EPA delays ruling on E15 fuel for older cars

By Reuters
Posted Nov. 19, 2010 at 11:46 a.m.

The U.S. Environmental Protection Agency will delay a decision that was expected in December on whether gasoline blended with up to 15 percent ethanol is safe for vehicles built for the 2001 to 2006 model years, a source familiar with the matter told Reuters on Friday.

The EPA wants up to one more month of testing on the effects of the so-called E15 gasoline on engines, according to the source, who did not want to be identified. The agency may announce as soon as Friday that it will delay its decision on E15 in older vehicles, the source said.

The need for more testing is not related to problems with the fuel, according to the source. There were issues with the cars that involved an exhaust leak from a small hole in a pipe that affected emission levels and spark plugs that were not properly replaced, the source said.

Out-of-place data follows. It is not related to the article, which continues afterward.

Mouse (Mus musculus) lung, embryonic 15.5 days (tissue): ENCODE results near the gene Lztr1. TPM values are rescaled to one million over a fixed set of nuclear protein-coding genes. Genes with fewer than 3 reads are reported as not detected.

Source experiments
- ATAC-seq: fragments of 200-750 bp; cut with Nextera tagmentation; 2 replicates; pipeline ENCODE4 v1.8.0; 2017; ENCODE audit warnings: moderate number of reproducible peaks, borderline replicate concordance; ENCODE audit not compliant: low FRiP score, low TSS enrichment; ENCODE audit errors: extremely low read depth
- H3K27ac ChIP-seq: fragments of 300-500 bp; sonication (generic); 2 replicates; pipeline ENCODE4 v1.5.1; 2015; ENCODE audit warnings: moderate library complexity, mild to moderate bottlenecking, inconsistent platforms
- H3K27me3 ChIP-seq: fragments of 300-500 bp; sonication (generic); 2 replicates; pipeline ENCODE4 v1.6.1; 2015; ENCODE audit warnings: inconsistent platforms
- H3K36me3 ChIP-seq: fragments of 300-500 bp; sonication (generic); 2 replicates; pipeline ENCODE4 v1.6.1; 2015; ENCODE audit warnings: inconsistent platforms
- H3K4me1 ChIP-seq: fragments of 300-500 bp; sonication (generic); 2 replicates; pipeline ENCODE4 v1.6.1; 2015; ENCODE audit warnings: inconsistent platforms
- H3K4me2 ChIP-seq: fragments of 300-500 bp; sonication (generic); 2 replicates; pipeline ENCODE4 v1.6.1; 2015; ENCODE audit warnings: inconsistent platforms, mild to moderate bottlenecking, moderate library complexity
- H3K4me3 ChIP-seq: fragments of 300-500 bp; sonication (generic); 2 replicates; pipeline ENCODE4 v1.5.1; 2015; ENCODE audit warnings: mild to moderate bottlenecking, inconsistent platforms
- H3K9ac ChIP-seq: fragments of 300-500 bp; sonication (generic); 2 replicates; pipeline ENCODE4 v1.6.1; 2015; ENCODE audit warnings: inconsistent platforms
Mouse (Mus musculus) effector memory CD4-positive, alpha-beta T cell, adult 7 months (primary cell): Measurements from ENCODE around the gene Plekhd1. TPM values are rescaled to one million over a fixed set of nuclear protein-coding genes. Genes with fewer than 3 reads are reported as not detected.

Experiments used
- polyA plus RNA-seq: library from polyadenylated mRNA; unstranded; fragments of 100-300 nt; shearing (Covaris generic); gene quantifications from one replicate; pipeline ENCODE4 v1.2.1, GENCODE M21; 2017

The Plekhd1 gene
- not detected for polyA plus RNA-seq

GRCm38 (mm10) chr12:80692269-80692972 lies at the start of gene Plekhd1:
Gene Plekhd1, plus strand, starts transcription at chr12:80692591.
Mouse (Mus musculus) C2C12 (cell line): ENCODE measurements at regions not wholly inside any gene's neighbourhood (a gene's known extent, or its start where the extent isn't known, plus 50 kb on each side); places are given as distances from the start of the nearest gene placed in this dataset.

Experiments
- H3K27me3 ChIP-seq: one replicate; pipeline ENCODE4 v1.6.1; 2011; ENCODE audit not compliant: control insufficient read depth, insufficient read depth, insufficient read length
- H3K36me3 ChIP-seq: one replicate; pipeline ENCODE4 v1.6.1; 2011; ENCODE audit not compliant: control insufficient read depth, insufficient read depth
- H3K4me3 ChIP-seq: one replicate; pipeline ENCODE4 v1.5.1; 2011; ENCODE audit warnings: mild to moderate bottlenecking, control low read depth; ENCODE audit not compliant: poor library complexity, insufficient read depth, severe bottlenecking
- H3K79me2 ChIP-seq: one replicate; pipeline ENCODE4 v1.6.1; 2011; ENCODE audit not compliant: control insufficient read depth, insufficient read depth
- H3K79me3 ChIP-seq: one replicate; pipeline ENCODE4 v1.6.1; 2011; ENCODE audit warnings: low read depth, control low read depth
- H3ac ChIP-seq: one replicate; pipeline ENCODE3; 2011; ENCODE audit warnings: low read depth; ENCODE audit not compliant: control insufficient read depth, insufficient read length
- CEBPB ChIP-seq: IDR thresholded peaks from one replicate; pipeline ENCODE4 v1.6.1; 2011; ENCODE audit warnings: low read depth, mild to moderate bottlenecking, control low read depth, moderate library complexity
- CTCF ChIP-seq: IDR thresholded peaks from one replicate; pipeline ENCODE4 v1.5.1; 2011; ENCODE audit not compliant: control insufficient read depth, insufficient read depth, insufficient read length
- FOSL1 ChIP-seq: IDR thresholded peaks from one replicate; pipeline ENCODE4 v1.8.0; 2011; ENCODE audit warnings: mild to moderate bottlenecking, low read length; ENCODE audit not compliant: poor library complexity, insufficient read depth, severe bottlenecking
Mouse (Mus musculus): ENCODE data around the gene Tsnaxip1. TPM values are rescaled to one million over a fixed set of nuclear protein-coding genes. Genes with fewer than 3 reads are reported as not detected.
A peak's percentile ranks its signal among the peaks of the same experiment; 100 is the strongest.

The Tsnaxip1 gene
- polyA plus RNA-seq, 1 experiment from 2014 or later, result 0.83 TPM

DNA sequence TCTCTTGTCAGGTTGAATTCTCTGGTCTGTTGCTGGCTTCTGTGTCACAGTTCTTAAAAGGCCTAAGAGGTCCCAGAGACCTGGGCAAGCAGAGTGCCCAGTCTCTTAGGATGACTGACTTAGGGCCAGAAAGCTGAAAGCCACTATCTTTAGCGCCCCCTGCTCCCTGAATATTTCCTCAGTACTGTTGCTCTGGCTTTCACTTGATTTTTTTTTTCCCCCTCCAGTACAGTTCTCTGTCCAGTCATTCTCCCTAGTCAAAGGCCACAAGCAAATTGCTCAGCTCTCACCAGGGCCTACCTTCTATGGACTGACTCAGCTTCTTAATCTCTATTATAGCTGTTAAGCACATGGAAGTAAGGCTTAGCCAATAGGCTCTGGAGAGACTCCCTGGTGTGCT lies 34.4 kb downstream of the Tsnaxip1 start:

EPA officials could not immediately be reached for comment.

The EPA in October approved using E15 gasoline in cars made during 2007 or later. U.S. gasoline contains up to 10 ethanol.

The Energy Department was supposed to forward its test results at the end of this month on putting E15 in vehicles back to 2001, with an EPA decision on the higher ethanol blended fuel  in December.

EPA’s decision on using E15 on older vehicles now is not expected until January.

Many service stations are reluctant to offer E15 because most fuel pumps have not been certified to sell it. Service station owners could also be sued by consumers if E15 harms the engines of cars, boats and chainsaws.

To help clear any confusion with drivers, the EPA plans to place E15 labels on gasoline pumps.

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